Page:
Atlanta Falcons tight end Hayden Hurst has been honest and open about his struggles with mental health and on Thursday he talked about his suicide attempt in a letter to his younger self.
Hurst read the letter in a segment for “CBS This Morning.” Hurst talked about his failed attempt at becoming a professional baseball player with the Pittsburgh Pirates. He warned his younger self that after he crashed out of baseball, it only gets harder from there.
“Tighten up, life will spiral downward from here. You’ll develop the yips, ruining your ability to throw with accuracy. You’ll tumble into depression and spend thousands of dollars on therapy but it will all fail you. You’ll turn to alcohol and drugs to kill the pain. You’ll be in a precipitous freefall and that will bring on more drugs and nightly drinking until you blackout,” he says.
Hurst talks about becoming a walk-on at South Carolina and eventually transitioning to a starter where he would play at a high level. He developed into a starter during his sophomore and junior seasons. But even on the high of being one of the best NFL-ready prospects, the pain of depression would still linger.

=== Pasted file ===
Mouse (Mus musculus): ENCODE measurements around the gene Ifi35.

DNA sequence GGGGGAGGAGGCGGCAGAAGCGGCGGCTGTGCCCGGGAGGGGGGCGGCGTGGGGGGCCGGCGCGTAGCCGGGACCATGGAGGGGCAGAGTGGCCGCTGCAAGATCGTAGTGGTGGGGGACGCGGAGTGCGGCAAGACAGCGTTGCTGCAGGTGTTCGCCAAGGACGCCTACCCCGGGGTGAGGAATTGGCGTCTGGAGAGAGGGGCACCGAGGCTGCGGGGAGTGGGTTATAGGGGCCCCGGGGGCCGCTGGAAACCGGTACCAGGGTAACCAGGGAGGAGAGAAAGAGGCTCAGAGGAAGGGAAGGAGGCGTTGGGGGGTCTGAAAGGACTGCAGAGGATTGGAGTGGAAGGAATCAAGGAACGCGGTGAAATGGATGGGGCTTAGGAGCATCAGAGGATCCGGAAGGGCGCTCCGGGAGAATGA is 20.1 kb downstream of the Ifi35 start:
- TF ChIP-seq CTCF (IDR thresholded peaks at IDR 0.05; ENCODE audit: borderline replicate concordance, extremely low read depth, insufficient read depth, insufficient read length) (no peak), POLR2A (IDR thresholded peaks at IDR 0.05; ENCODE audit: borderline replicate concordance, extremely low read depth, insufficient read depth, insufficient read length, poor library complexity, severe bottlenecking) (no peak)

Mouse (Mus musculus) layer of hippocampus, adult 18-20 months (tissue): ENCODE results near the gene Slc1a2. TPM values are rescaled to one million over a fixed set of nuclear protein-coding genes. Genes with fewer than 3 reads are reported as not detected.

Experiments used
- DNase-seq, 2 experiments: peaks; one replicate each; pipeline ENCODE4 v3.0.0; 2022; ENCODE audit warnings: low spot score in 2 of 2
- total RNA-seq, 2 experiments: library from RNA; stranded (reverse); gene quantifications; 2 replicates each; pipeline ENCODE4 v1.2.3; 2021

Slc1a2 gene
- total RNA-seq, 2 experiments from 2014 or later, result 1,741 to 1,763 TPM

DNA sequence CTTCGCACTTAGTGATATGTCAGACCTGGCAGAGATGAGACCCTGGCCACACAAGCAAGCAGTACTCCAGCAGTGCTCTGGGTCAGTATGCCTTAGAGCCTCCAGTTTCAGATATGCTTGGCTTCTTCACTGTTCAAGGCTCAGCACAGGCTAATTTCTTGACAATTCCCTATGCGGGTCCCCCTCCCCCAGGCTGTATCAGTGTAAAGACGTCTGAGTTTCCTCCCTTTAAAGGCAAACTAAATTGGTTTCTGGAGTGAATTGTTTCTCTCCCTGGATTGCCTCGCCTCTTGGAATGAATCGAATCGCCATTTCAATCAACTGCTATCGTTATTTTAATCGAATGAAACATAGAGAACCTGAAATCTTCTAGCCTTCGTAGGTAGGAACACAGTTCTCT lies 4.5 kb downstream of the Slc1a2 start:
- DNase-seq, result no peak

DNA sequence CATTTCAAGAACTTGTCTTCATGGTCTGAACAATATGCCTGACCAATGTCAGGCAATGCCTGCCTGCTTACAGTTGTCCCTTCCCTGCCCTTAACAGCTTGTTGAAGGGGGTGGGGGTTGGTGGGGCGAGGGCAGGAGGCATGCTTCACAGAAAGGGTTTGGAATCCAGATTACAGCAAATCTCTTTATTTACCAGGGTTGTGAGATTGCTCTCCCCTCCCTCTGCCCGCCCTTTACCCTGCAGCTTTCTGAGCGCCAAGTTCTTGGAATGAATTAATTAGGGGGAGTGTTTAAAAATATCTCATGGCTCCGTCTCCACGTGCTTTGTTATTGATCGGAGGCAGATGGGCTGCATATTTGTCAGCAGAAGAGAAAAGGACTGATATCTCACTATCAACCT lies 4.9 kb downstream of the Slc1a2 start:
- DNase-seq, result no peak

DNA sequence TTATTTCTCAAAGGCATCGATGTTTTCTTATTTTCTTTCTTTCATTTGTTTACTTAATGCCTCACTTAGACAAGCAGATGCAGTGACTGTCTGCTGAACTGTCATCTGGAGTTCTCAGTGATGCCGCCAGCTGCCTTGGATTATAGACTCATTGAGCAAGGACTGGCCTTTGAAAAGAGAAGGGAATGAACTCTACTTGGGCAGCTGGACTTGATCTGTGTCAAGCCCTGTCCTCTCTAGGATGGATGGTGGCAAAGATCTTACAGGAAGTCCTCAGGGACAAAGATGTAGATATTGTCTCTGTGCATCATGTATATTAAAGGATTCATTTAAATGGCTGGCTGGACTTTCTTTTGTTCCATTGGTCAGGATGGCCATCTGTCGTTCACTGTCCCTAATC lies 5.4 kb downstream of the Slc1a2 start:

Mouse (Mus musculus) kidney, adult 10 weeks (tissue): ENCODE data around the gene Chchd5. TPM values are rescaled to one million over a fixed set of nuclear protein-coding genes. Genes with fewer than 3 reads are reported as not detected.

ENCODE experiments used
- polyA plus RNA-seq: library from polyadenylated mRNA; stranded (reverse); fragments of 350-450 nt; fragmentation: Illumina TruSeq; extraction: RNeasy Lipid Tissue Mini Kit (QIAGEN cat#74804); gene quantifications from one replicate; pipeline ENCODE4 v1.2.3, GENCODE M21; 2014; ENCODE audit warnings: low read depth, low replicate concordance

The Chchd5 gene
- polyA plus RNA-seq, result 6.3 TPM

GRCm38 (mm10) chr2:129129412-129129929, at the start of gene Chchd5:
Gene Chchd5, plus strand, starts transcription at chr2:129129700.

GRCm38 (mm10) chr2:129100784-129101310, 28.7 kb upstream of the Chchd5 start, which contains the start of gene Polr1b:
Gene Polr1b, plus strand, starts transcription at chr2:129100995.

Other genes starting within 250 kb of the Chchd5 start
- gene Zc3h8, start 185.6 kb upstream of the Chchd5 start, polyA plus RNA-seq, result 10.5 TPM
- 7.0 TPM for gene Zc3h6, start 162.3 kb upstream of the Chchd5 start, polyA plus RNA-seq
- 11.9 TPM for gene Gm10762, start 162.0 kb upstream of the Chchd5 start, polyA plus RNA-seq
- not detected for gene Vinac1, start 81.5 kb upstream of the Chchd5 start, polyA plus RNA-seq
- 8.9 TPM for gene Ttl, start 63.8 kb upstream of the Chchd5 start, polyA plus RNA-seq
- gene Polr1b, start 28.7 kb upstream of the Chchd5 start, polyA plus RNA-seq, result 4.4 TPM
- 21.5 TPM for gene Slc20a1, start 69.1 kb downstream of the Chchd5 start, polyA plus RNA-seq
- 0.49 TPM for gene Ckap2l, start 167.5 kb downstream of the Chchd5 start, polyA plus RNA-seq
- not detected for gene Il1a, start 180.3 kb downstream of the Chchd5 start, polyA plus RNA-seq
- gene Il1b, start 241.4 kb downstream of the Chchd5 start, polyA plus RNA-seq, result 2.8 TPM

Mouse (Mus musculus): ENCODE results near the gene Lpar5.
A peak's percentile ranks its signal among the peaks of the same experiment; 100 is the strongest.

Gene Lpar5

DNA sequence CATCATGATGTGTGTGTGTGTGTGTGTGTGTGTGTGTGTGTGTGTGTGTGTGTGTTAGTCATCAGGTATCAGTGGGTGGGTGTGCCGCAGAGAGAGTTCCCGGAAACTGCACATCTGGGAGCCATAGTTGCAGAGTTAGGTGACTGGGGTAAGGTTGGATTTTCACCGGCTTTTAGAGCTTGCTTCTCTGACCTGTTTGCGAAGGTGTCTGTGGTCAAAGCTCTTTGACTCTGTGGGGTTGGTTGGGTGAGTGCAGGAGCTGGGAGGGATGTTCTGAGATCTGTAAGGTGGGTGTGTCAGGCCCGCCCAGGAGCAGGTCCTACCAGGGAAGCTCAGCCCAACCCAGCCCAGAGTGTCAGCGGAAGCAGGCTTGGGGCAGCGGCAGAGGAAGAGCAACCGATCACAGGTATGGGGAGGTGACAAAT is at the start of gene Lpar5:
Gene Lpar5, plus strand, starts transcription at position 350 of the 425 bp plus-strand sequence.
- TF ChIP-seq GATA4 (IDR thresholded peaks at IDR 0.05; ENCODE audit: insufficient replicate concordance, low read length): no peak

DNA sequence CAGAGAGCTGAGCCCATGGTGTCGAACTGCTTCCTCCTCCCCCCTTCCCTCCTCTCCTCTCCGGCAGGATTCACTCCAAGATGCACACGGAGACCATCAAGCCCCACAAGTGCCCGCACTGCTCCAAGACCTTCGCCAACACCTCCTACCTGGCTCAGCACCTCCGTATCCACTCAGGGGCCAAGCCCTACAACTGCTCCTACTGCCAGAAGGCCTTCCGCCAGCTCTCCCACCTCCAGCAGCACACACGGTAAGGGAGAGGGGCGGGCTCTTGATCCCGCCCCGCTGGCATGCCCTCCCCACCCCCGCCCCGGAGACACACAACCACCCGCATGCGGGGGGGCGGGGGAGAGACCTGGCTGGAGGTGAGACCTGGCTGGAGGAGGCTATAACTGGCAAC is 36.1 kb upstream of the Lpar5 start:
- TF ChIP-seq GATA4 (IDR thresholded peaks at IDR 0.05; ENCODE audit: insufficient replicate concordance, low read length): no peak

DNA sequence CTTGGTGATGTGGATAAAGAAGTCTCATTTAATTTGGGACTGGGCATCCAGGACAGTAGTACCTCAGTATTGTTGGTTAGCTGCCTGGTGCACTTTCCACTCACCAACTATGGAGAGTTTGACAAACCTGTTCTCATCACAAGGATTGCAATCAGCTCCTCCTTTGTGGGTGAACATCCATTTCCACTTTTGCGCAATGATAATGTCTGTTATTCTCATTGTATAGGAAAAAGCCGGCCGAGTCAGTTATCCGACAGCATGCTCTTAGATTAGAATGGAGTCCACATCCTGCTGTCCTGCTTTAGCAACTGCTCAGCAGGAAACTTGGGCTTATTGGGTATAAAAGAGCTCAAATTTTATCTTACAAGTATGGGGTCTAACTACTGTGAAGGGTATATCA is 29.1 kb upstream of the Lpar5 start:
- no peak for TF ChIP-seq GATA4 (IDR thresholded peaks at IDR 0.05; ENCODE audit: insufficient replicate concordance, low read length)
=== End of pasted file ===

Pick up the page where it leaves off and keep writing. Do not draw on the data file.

Hurst then reveals his suicide attempt.
“You’ll have some success but the demons of depression will still have a hold on you and the drugs and drinking will only escalate. After a drunken night on the town you’ll see no escape from the darkness and in a chaotic moment, you’ll make the calamitous decision to take your own life.
“While sitting in your truck one night, you’ll take out a knife and cut your wrist. But God will watch over you and despite being almost blackout drunk you’ll call a friend who happens to be in nursing school. She rushes over to stop the bleeding and calls 911.”
Hurst said he was rushed to the hospital and placed on a 72-hour suicide hold at a psychiatric hospital. He said at the point he made a promise to himself he would never “be in that position again.”
“You’ll tell yourself, ‘the rebirth starts now.’”
He said he promised himself to cut out the alcohol and drugs completely and stay sober five years later.
The “crowning moment” of his comeback was being drafted by the Baltimore Ravens in 2018.
“You’ll realize what despite what you may think you are not alone in this fight. And you’ll channel your hurt, sadness and anxiety for opportunities for others going through the same struggles,” he said.
Hurst now plays for the Falcons and dedicated part of his life to helping people going through the same struggles he goes through.